Man’s home never connected to sewer… Yikes!

Thanks to Sonja for tipping me off to this story. What type of problems might exist when a home is not connected to the sewer line for twenty three years? Might this impact marketability? Any health issues? Watch the video here to listen to a story from a Stanislaus County home owner (City of Ripon).

Let me close with a statement from the news story: “The problem has been repaired, but the sudden absence of regular “fertilization” may keep his lawn from looking so lush.”

If you have any real estate appraisal, valuation consulting, or property tax appeal needs, contact me at 916.595.3735, www.LundquistCompany.com or via Facebook.

Comments

  1. says

    What an unbelievable story. My first thought was about the health issues. I am a little surprised the video didn’t say anything about the result of dumping raw sewage into a person’s front yard.

    • says

      Good point, Bryan. I think one of the most compelling questions out of this whole thing is: what type of an effect does 23 years of sewage have on a property? I would’ve loved to see them interview a sewage expert or something to that effect.

  2. says

    I cant believe that the city only gave him a refund for sewer fees he paid for 23 years. The city inspector was at fault for not truly inspecting this home correctly before they closed up the hole. That is what the sign off was for, and his lawyer did point to that final inspection. However, that lawyer was not very good, he missed the best opportunity for recovery of damages. The tract looks like it was built in the 80’s, and likely he can successfully sue the builder of the tract for negligence. Unless this man built this himself as a general contractor, I cant believe his lawyer didn’t think to go after the builder for loss of value. The statute of limitations in this kind of case relates to when he learned about the problem. When he goes to sell the house, this will need to be disclosed on a TDS form, and all subsequent buyers need to know about this, and no one would every pay top dollar for this house. I’m so sorry for this guy.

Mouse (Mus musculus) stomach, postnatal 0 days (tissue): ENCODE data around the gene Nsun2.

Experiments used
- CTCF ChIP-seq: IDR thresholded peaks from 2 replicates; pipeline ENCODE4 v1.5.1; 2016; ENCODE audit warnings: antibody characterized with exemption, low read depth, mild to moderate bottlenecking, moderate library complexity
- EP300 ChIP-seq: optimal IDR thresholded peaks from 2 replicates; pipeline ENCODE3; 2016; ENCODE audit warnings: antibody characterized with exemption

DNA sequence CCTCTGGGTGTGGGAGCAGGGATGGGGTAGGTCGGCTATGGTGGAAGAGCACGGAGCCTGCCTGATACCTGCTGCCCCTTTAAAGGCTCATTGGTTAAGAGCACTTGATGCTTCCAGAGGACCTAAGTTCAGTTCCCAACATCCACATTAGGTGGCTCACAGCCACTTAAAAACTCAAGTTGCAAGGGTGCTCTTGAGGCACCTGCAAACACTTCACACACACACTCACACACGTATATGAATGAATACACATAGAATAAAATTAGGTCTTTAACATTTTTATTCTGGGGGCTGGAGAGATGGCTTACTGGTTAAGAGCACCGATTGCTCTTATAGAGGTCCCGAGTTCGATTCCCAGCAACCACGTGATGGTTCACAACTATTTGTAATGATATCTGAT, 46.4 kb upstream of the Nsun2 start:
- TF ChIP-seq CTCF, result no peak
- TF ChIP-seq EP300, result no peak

• says

      Very good point, Sonja. $1,800 seems like a very minor amount for the city to pay in a situation like this. You are right about disclosure and how this could certainly turn off buyers. If there was an identical house for sale on the same street, I bet many buyers would prefer the house that didn’t have sewage seeping into the ground for 23 years. This subdivision does not look custom, so I highly doubt the owner built it. It looks like a very standard tract subdivision for Ripon.

  3. says

    I can only shake my head. Somebody did not do what they are supposed to do. If that was me, I’ll be hysterical! Paying all those money over the years on a service that is non-existent. Whaaaattt??!!! I hope the homeowner will be provided with some sort of break on this. The city government should return his payment, or the homeowner should not pay in the future until amount equivalent to the amount that he has already paid is reached.

    • says

      I think I’d feel similar. Maybe they can hire an appraiser to determine if there is any impact on value for this house – and then he can receive that amount from the appropriate authorities. Messy situation.

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